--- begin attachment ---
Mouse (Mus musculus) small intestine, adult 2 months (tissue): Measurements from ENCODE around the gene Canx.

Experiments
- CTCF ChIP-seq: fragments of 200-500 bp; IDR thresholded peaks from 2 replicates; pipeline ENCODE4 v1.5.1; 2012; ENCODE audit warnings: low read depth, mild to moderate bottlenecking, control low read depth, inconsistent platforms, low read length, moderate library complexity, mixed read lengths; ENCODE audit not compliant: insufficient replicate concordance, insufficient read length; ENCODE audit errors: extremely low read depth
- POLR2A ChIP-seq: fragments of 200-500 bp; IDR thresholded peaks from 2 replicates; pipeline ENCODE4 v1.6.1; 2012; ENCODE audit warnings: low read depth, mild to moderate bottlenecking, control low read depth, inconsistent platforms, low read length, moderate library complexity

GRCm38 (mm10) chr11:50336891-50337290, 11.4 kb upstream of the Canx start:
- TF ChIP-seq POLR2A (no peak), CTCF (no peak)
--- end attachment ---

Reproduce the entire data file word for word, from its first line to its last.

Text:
Mouse (Mus musculus) small intestine, adult 2 months (tissue): Measurements from ENCODE around the gene Canx.

Experiments
- CTCF ChIP-seq: fragments of 200-500 bp; IDR thresholded peaks from 2 replicates; pipeline ENCODE4 v1.5.1; 2012; ENCODE audit warnings: low read depth, mild to moderate bottlenecking, control low read depth, inconsistent platforms, low read length, moderate library complexity, mixed read lengths; ENCODE audit not compliant: insufficient replicate concordance, insufficient read length; ENCODE audit errors: extremely low read depth
- POLR2A ChIP-seq: fragments of 200-500 bp; IDR thresholded peaks from 2 replicates; pipeline ENCODE4 v1.6.1; 2012; ENCODE audit warnings: low read depth, mild to moderate bottlenecking, control low read depth, inconsistent platforms, low read length, moderate library complexity

GRCm38 (mm10) chr11:50336891-50337290, 11.4 kb upstream of the Canx start:
- TF ChIP-seq POLR2A (no peak), CTCF (no peak)